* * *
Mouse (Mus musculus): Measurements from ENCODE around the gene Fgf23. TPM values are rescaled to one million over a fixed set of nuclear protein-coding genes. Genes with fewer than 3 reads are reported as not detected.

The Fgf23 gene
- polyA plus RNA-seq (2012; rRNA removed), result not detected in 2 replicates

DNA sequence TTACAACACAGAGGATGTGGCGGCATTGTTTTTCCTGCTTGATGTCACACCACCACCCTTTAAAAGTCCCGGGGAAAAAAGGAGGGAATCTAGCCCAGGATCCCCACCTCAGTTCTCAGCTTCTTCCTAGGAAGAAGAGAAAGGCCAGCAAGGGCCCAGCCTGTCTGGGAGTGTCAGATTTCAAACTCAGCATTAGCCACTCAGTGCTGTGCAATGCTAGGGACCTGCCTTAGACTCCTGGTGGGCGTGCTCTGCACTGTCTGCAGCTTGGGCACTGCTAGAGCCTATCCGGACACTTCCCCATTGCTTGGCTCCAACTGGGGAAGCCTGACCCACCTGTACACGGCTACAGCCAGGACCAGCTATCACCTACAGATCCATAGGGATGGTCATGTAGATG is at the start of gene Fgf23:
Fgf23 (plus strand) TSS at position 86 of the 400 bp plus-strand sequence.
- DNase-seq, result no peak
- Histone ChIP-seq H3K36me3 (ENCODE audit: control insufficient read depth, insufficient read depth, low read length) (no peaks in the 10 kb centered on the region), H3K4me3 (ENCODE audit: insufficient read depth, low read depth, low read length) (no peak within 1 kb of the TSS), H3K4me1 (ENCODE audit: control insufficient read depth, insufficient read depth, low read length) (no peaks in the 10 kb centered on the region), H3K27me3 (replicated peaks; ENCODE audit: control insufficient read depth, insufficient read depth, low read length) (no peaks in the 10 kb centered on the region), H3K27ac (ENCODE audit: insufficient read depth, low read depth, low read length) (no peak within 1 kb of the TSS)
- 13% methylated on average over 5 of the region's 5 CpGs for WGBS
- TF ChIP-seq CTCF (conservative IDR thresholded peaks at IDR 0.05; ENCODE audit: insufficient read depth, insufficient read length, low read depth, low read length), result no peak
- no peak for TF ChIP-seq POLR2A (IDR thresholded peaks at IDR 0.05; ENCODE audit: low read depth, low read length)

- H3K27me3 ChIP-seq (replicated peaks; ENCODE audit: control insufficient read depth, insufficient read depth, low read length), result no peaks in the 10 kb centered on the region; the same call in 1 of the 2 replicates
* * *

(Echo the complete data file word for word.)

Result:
Mouse (Mus musculus): Measurements from ENCODE around the gene Fgf23. TPM values are rescaled to one million over a fixed set of nuclear protein-coding genes. Genes with fewer than 3 reads are reported as not detected.

The Fgf23 gene
- polyA plus RNA-seq (2012; rRNA removed), result not detected in 2 replicates

DNA sequence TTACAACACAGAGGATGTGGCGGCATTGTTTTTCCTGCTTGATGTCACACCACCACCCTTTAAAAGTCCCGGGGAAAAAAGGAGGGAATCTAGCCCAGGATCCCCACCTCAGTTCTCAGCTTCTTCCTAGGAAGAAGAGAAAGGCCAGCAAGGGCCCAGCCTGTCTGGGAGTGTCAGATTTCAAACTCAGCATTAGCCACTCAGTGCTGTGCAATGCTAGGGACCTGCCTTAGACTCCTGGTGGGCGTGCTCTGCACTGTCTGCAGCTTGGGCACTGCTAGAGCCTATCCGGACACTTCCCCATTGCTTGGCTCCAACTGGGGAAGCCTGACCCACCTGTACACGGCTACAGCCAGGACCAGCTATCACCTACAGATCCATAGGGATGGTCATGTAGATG is at the start of gene Fgf23:
Fgf23 (plus strand) TSS at position 86 of the 400 bp plus-strand sequence.
- DNase-seq, result no peak
- Histone ChIP-seq H3K36me3 (ENCODE audit: control insufficient read depth, insufficient read depth, low read length) (no peaks in the 10 kb centered on the region), H3K4me3 (ENCODE audit: insufficient read depth, low read depth, low read length) (no peak within 1 kb of the TSS), H3K4me1 (ENCODE audit: control insufficient read depth, insufficient read depth, low read length) (no peaks in the 10 kb centered on the region), H3K27me3 (replicated peaks; ENCODE audit: control insufficient read depth, insufficient read depth, low read length) (no peaks in the 10 kb centered on the region), H3K27ac (ENCODE audit: insufficient read depth, low read depth, low read length) (no peak within 1 kb of the TSS)
- 13% methylated on average over 5 of the region's 5 CpGs for WGBS
- TF ChIP-seq CTCF (conservative IDR thresholded peaks at IDR 0.05; ENCODE audit: insufficient read depth, insufficient read length, low read depth, low read length), result no peak
- no peak for TF ChIP-seq POLR2A (IDR thresholded peaks at IDR 0.05; ENCODE audit: low read depth, low read length)

- H3K27me3 ChIP-seq (replicated peaks; ENCODE audit: control insufficient read depth, insufficient read depth, low read length), result no peaks in the 10 kb centered on the region; the same call in 1 of the 2 replicates